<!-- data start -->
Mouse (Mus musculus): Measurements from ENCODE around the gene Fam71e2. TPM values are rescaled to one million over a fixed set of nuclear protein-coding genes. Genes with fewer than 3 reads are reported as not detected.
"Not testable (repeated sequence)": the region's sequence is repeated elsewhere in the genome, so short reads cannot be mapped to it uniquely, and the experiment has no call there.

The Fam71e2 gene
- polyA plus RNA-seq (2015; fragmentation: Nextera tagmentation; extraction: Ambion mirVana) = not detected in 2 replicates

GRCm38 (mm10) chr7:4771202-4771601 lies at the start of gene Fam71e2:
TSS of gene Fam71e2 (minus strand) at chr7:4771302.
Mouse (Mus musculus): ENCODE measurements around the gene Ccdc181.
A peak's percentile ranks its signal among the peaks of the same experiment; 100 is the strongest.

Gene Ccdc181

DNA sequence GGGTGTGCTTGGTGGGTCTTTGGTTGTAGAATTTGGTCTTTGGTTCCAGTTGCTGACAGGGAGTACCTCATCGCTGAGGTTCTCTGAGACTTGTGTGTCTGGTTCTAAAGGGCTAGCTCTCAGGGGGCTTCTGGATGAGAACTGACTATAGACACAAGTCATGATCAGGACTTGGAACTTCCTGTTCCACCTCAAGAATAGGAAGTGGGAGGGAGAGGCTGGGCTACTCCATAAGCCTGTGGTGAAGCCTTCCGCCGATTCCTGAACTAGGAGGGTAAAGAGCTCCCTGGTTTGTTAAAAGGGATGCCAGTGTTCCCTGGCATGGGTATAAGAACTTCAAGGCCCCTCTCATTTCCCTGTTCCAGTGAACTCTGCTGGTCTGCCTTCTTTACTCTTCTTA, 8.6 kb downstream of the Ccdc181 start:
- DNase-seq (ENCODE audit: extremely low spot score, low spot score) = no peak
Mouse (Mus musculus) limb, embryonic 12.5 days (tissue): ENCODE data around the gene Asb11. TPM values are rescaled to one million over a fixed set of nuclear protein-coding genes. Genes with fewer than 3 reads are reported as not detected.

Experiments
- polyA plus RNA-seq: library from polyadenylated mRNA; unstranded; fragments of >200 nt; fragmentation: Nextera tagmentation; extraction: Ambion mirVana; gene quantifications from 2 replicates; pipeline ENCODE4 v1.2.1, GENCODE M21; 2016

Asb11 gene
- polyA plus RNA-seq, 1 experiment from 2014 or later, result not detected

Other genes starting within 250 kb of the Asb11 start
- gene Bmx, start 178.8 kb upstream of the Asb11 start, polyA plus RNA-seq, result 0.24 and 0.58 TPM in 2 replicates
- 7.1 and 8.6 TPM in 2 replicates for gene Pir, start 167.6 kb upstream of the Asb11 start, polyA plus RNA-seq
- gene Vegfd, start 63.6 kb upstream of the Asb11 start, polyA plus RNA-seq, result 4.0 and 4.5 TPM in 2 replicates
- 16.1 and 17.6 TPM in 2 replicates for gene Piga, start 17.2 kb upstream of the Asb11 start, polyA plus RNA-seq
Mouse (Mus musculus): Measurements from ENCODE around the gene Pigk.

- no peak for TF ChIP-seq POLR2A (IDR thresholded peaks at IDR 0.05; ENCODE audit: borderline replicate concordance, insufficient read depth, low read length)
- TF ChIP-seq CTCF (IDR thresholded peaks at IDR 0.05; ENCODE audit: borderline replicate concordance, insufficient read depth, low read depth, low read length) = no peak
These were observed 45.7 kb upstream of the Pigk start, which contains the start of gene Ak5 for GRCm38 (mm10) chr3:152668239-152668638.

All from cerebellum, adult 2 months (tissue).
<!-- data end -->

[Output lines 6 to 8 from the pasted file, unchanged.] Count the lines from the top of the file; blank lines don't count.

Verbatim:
TSS of gene Fam71e2 (minus strand) at chr7:4771302.
Mouse (Mus musculus): ENCODE measurements around the gene Ccdc181.
A peak's percentile ranks its signal among the peaks of the same experiment; 100 is the strongest.